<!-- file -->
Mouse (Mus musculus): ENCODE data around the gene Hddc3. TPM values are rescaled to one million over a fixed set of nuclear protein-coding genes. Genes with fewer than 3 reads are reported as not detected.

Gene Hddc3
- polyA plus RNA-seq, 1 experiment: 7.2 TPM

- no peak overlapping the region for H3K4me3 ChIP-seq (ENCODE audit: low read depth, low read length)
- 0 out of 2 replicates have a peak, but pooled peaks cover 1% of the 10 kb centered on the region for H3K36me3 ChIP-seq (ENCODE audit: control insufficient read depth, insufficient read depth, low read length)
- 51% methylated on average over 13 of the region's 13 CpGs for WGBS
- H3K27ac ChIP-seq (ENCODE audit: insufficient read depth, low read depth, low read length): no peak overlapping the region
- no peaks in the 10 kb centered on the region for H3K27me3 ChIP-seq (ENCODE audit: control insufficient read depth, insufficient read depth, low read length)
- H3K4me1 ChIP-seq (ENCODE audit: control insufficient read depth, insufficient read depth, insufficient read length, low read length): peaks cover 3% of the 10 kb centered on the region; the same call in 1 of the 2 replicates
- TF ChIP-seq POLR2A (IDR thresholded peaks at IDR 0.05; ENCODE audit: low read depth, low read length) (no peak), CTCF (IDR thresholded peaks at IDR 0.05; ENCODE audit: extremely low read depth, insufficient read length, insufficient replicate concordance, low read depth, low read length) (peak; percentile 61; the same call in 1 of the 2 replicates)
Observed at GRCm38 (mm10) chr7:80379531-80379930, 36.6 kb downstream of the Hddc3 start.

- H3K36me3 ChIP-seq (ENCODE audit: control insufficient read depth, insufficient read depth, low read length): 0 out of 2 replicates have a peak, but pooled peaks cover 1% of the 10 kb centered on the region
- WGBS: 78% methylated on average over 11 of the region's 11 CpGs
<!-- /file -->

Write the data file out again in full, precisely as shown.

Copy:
Mouse (Mus musculus): ENCODE data around the gene Hddc3. TPM values are rescaled to one million over a fixed set of nuclear protein-coding genes. Genes with fewer than 3 reads are reported as not detected.

Gene Hddc3
- polyA plus RNA-seq, 1 experiment: 7.2 TPM

- no peak overlapping the region for H3K4me3 ChIP-seq (ENCODE audit: low read depth, low read length)
- 0 out of 2 replicates have a peak, but pooled peaks cover 1% of the 10 kb centered on the region for H3K36me3 ChIP-seq (ENCODE audit: control insufficient read depth, insufficient read depth, low read length)
- 51% methylated on average over 13 of the region's 13 CpGs for WGBS
- H3K27ac ChIP-seq (ENCODE audit: insufficient read depth, low read depth, low read length): no peak overlapping the region
- no peaks in the 10 kb centered on the region for H3K27me3 ChIP-seq (ENCODE audit: control insufficient read depth, insufficient read depth, low read length)
- H3K4me1 ChIP-seq (ENCODE audit: control insufficient read depth, insufficient read depth, insufficient read length, low read length): peaks cover 3% of the 10 kb centered on the region; the same call in 1 of the 2 replicates
- TF ChIP-seq POLR2A (IDR thresholded peaks at IDR 0.05; ENCODE audit: low read depth, low read length) (no peak), CTCF (IDR thresholded peaks at IDR 0.05; ENCODE audit: extremely low read depth, insufficient read length, insufficient replicate concordance, low read depth, low read length) (peak; percentile 61; the same call in 1 of the 2 replicates)
Observed at GRCm38 (mm10) chr7:80379531-80379930, 36.6 kb downstream of the Hddc3 start.

- H3K36me3 ChIP-seq (ENCODE audit: control insufficient read depth, insufficient read depth, low read length): 0 out of 2 replicates have a peak, but pooled peaks cover 1% of the 10 kb centered on the region
- WGBS: 78% methylated on average over 11 of the region's 11 CpGs